Abstract 816: Sympathetic Nerve Protein Analysis, Sympathetic Microneurography and Catecholamine Kinetics in Postural Syncope Phenotypes
Background: Vasovagal syncope (VVS), postural tachycardia syndrome (POTS), and low supine systolic blood pressure (LSBP) are common causes of postural syncope. The sympathetic nervous system is critical to neurocirculatory control. POTS is characterized by a hyperadrenergic state which we hypothesize is due to norepinephrine transporter (NET) dysfunction. In contrast, LSBP may be secondary to low sympathetic activity. VVS, it is claimed, is characterized by sympathetic withdrawal (cessation of MSNA- muscle sympathetic nerve activity) and an epinephrine surge during the faint.
Methods: We performed HUT (head-up tilt) with whole body norepinephrine (NE) kinetics and MSNA (microneurography) in untreated patients with POTS (n = 14), VVS (n = 10), and LSBP (n = 10). A subset of patients underwent subcutaneous forearm vein biopsy, to examine sympathetic nerve proteins by Western blot (NET and tyrosine hydroxylase, TH).
Results: LSBP group was characterized by low NE spillover and MSNA at rest compared to the control group (p<0.05). POTS subjects had normal NE spillover and MSNA, but during HUT they displayed excessive MSNA response and normal NE spillover suggesting electro-chemical dysjunction in sympathetic nerves. Protein extraction from vein biopsies showed that POTS patients had minimal/absent NET protein. LSBP patients have low TH which may explain low blood pressure and the tendency to faint. Preliminary data reveal increased NET protein in VVS, and contrary to current belief we found no evidence of sympathetic withdrawal, as defined by cessation of MSNA.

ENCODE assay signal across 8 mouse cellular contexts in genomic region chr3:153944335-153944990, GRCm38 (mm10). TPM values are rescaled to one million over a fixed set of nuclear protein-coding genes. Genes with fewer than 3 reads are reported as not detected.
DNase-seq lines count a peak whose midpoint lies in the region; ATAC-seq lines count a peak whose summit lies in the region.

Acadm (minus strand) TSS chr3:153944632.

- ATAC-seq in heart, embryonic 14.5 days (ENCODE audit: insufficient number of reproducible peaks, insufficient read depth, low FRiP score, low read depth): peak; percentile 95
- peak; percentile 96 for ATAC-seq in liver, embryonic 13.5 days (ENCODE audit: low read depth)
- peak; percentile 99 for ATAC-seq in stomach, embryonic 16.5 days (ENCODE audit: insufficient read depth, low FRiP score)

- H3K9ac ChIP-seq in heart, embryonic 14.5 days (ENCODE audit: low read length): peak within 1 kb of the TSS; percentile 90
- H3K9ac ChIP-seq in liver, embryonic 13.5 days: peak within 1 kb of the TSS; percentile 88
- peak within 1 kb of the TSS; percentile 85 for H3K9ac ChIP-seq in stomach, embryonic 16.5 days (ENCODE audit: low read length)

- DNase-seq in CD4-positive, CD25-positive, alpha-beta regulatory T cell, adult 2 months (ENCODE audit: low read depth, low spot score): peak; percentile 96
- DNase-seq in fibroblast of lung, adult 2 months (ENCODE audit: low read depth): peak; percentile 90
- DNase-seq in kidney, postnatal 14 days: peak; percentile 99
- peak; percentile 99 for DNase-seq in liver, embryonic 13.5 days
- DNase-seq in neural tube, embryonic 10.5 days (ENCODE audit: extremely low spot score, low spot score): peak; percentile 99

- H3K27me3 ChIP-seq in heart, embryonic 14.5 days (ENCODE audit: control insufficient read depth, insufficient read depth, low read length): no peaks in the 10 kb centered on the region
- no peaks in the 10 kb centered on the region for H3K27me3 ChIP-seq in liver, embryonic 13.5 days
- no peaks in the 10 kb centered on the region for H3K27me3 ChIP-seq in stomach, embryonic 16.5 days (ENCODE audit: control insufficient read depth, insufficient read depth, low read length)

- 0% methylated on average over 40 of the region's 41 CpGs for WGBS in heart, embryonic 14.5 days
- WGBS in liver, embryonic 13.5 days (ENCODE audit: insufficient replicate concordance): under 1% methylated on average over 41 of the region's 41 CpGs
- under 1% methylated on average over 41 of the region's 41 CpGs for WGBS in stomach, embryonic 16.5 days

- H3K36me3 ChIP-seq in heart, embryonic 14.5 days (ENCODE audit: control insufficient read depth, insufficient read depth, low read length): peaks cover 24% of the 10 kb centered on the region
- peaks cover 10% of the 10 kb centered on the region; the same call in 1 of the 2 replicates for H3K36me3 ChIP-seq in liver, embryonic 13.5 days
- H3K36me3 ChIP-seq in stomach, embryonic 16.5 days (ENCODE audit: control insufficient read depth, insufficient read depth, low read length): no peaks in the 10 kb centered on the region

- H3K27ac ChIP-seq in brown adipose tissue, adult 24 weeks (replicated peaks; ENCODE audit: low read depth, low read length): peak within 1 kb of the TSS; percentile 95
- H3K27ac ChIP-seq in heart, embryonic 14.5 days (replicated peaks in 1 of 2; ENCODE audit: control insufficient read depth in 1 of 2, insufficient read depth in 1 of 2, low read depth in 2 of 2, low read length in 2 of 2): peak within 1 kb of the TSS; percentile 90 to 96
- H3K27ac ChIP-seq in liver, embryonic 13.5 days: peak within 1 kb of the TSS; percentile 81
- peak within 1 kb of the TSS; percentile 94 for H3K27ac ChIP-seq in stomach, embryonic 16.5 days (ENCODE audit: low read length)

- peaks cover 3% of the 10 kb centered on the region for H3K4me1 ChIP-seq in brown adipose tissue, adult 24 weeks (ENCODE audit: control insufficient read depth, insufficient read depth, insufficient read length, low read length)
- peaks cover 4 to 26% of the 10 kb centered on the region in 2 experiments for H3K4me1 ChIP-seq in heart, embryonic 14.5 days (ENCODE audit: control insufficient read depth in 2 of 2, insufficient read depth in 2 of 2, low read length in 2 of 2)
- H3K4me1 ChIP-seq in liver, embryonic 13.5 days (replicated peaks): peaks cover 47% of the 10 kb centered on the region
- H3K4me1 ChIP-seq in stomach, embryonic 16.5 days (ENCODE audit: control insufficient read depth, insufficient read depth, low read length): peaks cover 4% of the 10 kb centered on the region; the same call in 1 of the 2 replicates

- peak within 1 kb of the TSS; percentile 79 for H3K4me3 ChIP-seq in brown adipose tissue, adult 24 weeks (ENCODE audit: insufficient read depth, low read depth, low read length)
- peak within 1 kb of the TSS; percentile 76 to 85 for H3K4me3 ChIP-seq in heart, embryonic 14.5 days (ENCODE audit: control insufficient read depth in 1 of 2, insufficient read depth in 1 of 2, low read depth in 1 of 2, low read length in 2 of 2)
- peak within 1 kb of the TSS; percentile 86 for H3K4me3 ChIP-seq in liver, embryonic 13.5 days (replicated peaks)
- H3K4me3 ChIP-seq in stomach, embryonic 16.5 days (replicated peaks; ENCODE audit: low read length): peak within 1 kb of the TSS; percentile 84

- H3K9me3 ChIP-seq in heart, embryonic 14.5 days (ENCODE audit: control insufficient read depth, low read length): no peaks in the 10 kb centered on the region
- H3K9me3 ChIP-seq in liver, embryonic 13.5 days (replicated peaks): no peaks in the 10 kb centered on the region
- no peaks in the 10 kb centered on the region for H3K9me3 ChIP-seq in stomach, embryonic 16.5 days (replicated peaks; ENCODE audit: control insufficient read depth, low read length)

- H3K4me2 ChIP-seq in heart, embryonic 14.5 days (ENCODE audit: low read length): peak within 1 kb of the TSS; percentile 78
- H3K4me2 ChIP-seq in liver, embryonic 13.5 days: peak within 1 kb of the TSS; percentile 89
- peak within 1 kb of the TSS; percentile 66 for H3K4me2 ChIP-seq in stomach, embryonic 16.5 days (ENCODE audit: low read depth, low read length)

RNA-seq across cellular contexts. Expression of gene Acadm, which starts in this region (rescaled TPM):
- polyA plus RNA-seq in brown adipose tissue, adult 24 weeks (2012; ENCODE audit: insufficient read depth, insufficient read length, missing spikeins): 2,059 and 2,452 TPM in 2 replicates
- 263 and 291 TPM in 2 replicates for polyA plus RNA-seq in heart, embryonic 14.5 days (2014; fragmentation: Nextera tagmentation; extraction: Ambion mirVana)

Conclusions: LSBP is a distinct clinical disorder characterized by low sympathetic tone. The absence of NET in POTS may underlie the hyperadrenergic state; sympathetic nerve protein analysis may be useful in diagnosis. Sympathetic withdrawal does not occur in VVS; excess NET may be implicated in pathogenesis and our findings provide a scientific rationale for therapeutic use of Reboxetine (NET inhibitor).